A pensioner dubbed ‘’the man with two heads’’ by his neighbours can finally sleep easy – after having the giant tumour removed.
Jaroon Suanmali, 71, suffered years of agony after the growth ballooned and he could not afford to see doctors.
He continued working as a rubbish collector in Lopburi, Thailand. Jaroon struggled to sleep and had lost hearing from where the tumour had taken over and covered his right ear.
But he was finally saved after a passer-by spotted him and shared the story online – raising thousands in donations from Thais after it appeared in the national media earlier this month.
Jaroon has now had life-saving surgery to remove the 15cm long, 2kg tumour at the King Narai Hospital in Lopburi.
Speaking after the operation, Jaroon said he was ”eternally grateful” to the doctors and everybody who had given money for him to be treated.
He said: ‘’I have a feeling that’s amazing, it’s like nothing I could have imagined.
‘’My neighbours weren’t sure I would survive. I didn’t even know if I could wake up after the operation. Now I have a new life. I am a new person again.”
Jaroon first noticed the growth more than ten years ago but local doctors told him that it would subside.
It continued growing and he was cruelly dubbed ‘’the man with two heads’’ by residents near his ramshackle home in the Chubsorn district of the province.
Doctors performed an MRI scan and finally diagnosed a brain tumour after an online appeal earlier this month.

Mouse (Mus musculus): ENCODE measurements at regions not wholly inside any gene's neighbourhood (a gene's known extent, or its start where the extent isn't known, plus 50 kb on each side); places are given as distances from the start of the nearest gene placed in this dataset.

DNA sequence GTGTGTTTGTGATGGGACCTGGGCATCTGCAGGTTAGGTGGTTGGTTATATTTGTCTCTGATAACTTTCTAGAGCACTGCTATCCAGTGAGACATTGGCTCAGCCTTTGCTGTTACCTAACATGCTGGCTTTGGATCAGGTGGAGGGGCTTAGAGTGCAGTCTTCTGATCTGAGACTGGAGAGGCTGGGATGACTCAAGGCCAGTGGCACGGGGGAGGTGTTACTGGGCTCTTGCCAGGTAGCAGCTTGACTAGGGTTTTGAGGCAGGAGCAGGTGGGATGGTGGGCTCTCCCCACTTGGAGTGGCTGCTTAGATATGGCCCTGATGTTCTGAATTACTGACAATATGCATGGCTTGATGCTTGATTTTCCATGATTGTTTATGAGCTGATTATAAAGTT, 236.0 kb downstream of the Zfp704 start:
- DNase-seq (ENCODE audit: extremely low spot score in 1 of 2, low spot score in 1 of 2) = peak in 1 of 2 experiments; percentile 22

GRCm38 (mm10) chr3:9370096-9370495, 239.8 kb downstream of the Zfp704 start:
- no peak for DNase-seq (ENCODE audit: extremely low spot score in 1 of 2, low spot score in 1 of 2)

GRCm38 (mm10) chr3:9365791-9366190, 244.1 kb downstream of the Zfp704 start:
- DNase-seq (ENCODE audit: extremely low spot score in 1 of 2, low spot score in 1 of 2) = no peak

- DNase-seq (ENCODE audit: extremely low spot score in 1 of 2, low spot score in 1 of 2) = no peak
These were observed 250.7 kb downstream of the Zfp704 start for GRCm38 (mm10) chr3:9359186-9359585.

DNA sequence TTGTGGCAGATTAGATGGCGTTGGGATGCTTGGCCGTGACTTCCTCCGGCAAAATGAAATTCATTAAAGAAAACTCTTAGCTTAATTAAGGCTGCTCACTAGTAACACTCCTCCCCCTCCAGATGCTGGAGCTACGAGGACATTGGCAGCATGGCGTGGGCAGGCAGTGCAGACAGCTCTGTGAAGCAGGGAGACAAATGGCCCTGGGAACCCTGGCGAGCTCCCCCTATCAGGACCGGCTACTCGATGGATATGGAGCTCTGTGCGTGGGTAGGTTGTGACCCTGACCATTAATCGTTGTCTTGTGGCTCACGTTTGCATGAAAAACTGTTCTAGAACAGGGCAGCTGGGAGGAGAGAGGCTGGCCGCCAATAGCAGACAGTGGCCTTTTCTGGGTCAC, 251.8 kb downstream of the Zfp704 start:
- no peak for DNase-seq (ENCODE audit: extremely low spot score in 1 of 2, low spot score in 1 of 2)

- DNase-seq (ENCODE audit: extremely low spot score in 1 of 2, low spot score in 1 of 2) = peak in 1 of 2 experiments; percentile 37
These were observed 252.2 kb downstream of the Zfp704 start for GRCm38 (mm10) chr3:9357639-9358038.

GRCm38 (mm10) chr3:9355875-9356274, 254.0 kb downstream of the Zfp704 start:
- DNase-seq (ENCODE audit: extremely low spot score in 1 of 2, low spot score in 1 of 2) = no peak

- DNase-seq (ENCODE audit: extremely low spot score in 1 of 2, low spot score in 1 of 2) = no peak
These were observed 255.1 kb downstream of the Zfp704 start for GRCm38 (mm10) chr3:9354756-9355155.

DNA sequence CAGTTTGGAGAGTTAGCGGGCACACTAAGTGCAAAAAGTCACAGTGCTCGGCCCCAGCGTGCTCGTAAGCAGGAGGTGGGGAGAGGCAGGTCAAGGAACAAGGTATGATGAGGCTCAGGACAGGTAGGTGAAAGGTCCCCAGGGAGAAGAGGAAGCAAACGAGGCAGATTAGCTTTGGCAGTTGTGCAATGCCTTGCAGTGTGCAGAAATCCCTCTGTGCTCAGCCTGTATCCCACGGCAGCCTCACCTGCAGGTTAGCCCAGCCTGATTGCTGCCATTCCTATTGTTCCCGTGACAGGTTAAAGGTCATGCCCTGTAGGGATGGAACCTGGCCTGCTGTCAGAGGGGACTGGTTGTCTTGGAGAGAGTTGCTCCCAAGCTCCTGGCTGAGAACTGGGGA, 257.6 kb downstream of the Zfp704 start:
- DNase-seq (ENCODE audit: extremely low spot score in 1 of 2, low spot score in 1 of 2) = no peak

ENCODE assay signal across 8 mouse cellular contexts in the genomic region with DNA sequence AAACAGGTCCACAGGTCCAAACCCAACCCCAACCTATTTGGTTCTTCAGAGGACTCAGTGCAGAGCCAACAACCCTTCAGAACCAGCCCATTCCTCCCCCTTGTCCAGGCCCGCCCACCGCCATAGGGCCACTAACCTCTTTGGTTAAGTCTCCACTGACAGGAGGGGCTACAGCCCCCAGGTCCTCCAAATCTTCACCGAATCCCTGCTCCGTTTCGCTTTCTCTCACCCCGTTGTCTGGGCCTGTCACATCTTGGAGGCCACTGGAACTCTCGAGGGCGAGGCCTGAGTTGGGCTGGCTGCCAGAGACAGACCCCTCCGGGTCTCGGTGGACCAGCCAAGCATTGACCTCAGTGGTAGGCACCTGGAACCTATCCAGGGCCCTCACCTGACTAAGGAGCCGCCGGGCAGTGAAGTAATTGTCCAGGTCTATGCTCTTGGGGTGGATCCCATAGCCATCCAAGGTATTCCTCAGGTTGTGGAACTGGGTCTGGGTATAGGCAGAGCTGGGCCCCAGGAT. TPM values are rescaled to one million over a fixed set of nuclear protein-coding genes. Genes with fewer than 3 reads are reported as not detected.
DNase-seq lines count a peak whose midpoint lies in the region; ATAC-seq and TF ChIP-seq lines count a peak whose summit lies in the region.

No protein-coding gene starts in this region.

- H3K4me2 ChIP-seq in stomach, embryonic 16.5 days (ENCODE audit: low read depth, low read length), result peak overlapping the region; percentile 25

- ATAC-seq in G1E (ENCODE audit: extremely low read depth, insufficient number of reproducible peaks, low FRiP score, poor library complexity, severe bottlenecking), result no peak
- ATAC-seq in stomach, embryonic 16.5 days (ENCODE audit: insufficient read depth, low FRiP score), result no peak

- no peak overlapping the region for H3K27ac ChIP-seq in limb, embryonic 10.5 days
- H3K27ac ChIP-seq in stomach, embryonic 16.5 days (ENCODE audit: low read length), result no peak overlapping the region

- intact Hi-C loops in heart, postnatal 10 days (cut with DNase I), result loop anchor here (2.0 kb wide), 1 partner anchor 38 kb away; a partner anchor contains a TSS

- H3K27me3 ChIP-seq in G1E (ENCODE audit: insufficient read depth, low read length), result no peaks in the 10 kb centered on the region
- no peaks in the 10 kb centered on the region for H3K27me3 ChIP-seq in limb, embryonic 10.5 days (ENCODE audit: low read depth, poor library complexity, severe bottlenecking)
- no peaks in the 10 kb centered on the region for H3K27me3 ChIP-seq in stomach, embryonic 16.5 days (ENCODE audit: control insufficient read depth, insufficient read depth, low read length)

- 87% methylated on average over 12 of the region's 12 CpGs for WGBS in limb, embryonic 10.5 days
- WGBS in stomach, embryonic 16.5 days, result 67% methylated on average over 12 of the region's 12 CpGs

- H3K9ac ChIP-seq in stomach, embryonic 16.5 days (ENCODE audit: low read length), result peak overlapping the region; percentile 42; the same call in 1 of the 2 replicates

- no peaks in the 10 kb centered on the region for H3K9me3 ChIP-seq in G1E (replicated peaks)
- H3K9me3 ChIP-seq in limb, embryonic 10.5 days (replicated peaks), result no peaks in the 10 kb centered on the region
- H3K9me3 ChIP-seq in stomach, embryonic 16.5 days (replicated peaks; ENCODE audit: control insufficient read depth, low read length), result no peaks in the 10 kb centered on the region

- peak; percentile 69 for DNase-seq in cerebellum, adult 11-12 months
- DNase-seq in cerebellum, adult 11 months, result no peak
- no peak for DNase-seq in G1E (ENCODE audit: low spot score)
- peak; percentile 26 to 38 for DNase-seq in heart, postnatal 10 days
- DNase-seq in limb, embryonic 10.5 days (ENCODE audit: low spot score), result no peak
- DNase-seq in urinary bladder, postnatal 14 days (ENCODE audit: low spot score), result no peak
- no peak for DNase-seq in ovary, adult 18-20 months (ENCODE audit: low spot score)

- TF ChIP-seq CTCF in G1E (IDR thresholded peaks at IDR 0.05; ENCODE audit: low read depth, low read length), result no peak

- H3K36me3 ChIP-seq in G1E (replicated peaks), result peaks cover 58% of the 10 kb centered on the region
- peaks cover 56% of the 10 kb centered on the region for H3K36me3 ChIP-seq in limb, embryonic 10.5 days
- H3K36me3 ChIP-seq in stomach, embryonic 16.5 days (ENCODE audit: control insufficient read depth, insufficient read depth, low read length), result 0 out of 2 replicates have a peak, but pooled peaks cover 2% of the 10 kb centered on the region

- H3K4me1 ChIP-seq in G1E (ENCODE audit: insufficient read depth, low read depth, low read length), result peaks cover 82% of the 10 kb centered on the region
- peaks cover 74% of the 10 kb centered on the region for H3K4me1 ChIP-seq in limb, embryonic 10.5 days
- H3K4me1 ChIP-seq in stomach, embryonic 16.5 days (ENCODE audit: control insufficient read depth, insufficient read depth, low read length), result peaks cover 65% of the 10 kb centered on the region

Surgeons found that the growth was not extending inside the skull. They successfully operated on November 13 and removed the tumour and all the affected tissue. The pensioner can even hear again.
Tests are now being conducted on the tumour to create a plan for Jaroon’s future treatment.
Paetohpat Gangwinpong, Permanent Secretary of the Ministry of Public Health and Spokesman of the Ministry of Public Health, said: ‘’We are pleased to announce the successful completion of life-saving surgery for the patient suffering a large scalp tumour. The weight of this had made daily life difficult for him but he is now free again.’’
Dr Worawat Kaewwichian, who performed the surgery, said: ‘’Tests are being carried out on the tumour and the patient is still hospitalised. He can return home next week. This was big surgery. But we’re glad to know that the doctors here can treat this disease.’’